June 30, 2012



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MAGIC MIKE:  Worth A Ticket – Soderbergh Again Earns His Crumpled Dollars


Although he hasn’t appeared in any of the year’s giant action blockbusters (GI Joe 2, probably not that giant anyway, was postponed to next year), 2012 could well be remembered as the year of Channing Tatum.  He’s had 3 major hits in 3 different genres in about 4 months:  the soap The Vow, the broadly comic 21 Jump Street, and now the Soderberghian MAGIC MIKE, which mixes a Showgirls setting and storyline with the business-minded matter-of-factness of The Girlfriend Experience.    Since no one doubts that Tatum can anchor an action movie, he could be the first real all-quadrant movie star to emerge since Brad Pitt.

Magic Mike, too, is famously inspired by Tatum’s own experiences working as a male stripper early in his career.  (The script is credited to Tatum’s producing partner Reid Carolin, and both he and Carolin serve as producers.)  The version of Tatum in the film is played by Alex Pettyfer as Adam, although just as often referred to as “The Kid.”  Tatum himself plays Mike, who becomes Adam’s Adam’s tutor, mentor and sometimes enabler at the Tampa club called XQuisite run by Dallas (Matthew McConaughey, in a role that recalls both his objectification by Joel Schumacher in A Time To Kill and the comic verve he’s been showing in small roles in projects like Tropic Thunder and Eastbound and Down).

The plot itself is a bit threadbare.  Mike has been stripping for 6 years, but he’s only doing it (and several other jobs) to raise money for his real passion, which is making furniture.  He may have threesomes and engage in some casual drug use, but he almost never gets out of  control, and even the threesomes always feature Joanna (Olivia Munn), a psychology student Mike considers a steady girlfriend, who came to XQuisite to review the psyches of the dancers and stayed to partake of the talent.   When Mike introduces 19-year old Adam to the club,, he assures the boy’s responsible and disapproving–but gorgeous–older sister Brooke (Cody Horn) that he’ll look after the boy, and he means it.  The other dancers (Joe Manganiello, Matt Bomer, Adam Rodriguez, and Kevin Nash) are all good guys–and incidentally, all totally straight, with none of them engaging in prostitution–who help each other out.  Eventually, of course, Adam gets out of control, his new success going to his head, and Mike has to decide whether it’s time to give up the thong and become a responsible adult, a decision that’s never seriously in doubt.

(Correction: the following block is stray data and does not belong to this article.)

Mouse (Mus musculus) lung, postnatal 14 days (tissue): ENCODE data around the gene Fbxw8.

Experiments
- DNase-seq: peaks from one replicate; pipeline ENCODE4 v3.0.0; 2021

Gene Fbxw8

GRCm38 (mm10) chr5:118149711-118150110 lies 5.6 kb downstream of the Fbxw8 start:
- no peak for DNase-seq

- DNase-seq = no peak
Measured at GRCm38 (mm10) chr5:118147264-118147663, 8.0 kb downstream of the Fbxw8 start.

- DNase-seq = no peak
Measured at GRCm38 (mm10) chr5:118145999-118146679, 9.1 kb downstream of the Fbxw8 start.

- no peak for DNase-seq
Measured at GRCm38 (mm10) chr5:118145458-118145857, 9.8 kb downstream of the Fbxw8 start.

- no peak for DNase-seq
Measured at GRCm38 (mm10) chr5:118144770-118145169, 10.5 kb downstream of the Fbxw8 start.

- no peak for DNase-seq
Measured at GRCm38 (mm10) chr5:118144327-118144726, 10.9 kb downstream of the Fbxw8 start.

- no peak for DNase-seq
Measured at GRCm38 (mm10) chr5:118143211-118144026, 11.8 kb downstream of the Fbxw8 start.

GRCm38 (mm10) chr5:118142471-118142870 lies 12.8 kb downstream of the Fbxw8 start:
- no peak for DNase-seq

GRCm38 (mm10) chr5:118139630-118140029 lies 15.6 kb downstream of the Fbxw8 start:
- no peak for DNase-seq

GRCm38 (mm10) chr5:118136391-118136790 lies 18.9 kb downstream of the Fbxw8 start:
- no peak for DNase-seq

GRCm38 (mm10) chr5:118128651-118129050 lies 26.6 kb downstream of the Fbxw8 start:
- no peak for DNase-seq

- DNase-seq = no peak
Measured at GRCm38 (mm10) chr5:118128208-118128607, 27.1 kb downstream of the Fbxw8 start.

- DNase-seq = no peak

What sets Magic Mike apart from The Playboy Club is Soderbergh’s focus on the everyday routine and economics of stripping.  The picture is a warmer, funnier, more engaging counterpart to Soderbergh’s Girlfriend Experience, which examined the life of a high-class hooker (although without the existential crises that Sasha Grey’s character had in that film).  The combination of Tatum’s knowledge of the field and Soderbergh’s interest in detail gives Mike unexpected texture.  As usual, Soderbergh handled his own cinematography and editing (under his pseudonyms of Peter Andrews and Mary Ann Bernard), and the picture has a loose, natural feel to it that shifts without too much awkwardness from scripted to improvised sequences.  Soderbergh has always been gifted with performers, and Tatum delivers a seemingly effortless piece of star acting that includes everything from elaborately choreographed stripping sequences to romantic-comedy with Horn to serious drama.  Aside from McConaughey and Horn, the other actors are fine, but mostly as parts of the ensemble rather than standouts.

If Soderbergh sticks to the current version of his vow, he’ll only be making 2 films after Magic Mike:  a thriller called The Bitter Pill with Tatum and Rooney Mara, and an HBO biography of Liberace starring Michael Douglas and Matt Damon.  Then he’ll be taking an indefinite hiatus, because he’s tired of filmmaking in general and of the business that’s pushed his kind of mid-scale, idiosyncratic and sometimes demanding work to the margins.  Certainly after something like 30 projects in over 20 years, with some blockbuster hits and more than a few failures, he’s earned his right to a rest.  Soderbergh, though, is one of the smartest and most interesting commercial filmmakers around, able to give what could have been a routine project like Magic Mike intelligence and substance.  Unlike his current protagonists, he has more left to show us.

About the Author

Mitch Salem
MITCH SALEM has worked on the business side of the entertainment industry for 20 years, as a senior business affairs executive and attorney for such companies as NBC, ABC, USA, Syfy, Bravo, and BermanBraun Productions, and before that, at the NY law firm of Weil, Gotshal & Manges. During all that, he has more or less constantly been going to the movies and watching TV, and writing about both since the 1980s. His film reviews also currently appear on and In addition, he is co-writer of an episode of the television series "Felicity."